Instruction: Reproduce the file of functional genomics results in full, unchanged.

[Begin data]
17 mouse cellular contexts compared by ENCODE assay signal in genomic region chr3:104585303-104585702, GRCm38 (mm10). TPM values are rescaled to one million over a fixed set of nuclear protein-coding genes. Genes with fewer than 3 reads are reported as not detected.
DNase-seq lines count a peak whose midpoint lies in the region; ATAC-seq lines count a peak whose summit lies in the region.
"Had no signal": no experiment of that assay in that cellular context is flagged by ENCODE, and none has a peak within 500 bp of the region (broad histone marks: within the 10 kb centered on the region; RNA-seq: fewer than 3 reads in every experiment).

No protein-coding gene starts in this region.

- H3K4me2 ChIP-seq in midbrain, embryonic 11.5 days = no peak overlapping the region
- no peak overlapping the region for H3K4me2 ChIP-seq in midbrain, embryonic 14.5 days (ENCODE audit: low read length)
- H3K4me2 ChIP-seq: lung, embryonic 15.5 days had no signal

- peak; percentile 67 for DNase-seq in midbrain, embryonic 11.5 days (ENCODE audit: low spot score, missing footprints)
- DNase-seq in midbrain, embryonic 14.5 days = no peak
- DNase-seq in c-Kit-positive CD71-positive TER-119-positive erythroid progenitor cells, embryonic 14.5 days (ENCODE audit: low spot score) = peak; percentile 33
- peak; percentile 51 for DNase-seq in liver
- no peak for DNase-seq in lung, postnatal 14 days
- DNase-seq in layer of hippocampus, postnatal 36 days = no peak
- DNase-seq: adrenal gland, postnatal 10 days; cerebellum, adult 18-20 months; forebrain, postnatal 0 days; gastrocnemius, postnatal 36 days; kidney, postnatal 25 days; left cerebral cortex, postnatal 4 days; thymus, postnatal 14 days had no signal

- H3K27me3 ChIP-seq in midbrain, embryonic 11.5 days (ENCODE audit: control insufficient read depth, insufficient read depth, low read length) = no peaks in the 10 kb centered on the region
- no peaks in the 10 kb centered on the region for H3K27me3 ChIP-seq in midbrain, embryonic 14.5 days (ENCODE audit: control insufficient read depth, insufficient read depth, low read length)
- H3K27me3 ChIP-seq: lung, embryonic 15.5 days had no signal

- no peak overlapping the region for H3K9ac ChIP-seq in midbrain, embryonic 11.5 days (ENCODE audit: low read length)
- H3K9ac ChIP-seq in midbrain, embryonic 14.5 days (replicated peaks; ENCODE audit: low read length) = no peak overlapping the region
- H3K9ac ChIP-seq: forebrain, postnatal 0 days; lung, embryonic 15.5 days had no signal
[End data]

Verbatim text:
17 mouse cellular contexts compared by ENCODE assay signal in genomic region chr3:104585303-104585702, GRCm38 (mm10). TPM values are rescaled to one million over a fixed set of nuclear protein-coding genes. Genes with fewer than 3 reads are reported as not detected.
DNase-seq lines count a peak whose midpoint lies in the region; ATAC-seq lines count a peak whose summit lies in the region.
"Had no signal": no experiment of that assay in that cellular context is flagged by ENCODE, and none has a peak within 500 bp of the region (broad histone marks: within the 10 kb centered on the region; RNA-seq: fewer than 3 reads in every experiment).

No protein-coding gene starts in this region.

- H3K4me2 ChIP-seq in midbrain, embryonic 11.5 days = no peak overlapping the region
- no peak overlapping the region for H3K4me2 ChIP-seq in midbrain, embryonic 14.5 days (ENCODE audit: low read length)
- H3K4me2 ChIP-seq: lung, embryonic 15.5 days had no signal

- peak; percentile 67 for DNase-seq in midbrain, embryonic 11.5 days (ENCODE audit: low spot score, missing footprints)
- DNase-seq in midbrain, embryonic 14.5 days = no peak
- DNase-seq in c-Kit-positive CD71-positive TER-119-positive erythroid progenitor cells, embryonic 14.5 days (ENCODE audit: low spot score) = peak; percentile 33
- peak; percentile 51 for DNase-seq in liver
- no peak for DNase-seq in lung, postnatal 14 days
- DNase-seq in layer of hippocampus, postnatal 36 days = no peak
- DNase-seq: adrenal gland, postnatal 10 days; cerebellum, adult 18-20 months; forebrain, postnatal 0 days; gastrocnemius, postnatal 36 days; kidney, postnatal 25 days; left cerebral cortex, postnatal 4 days; thymus, postnatal 14 days had no signal

- H3K27me3 ChIP-seq in midbrain, embryonic 11.5 days (ENCODE audit: control insufficient read depth, insufficient read depth, low read length) = no peaks in the 10 kb centered on the region
- no peaks in the 10 kb centered on the region for H3K27me3 ChIP-seq in midbrain, embryonic 14.5 days (ENCODE audit: control insufficient read depth, insufficient read depth, low read length)
- H3K27me3 ChIP-seq: lung, embryonic 15.5 days had no signal

- no peak overlapping the region for H3K9ac ChIP-seq in midbrain, embryonic 11.5 days (ENCODE audit: low read length)
- H3K9ac ChIP-seq in midbrain, embryonic 14.5 days (replicated peaks; ENCODE audit: low read length) = no peak overlapping the region
- H3K9ac ChIP-seq: forebrain, postnatal 0 days; lung, embryonic 15.5 days had no signal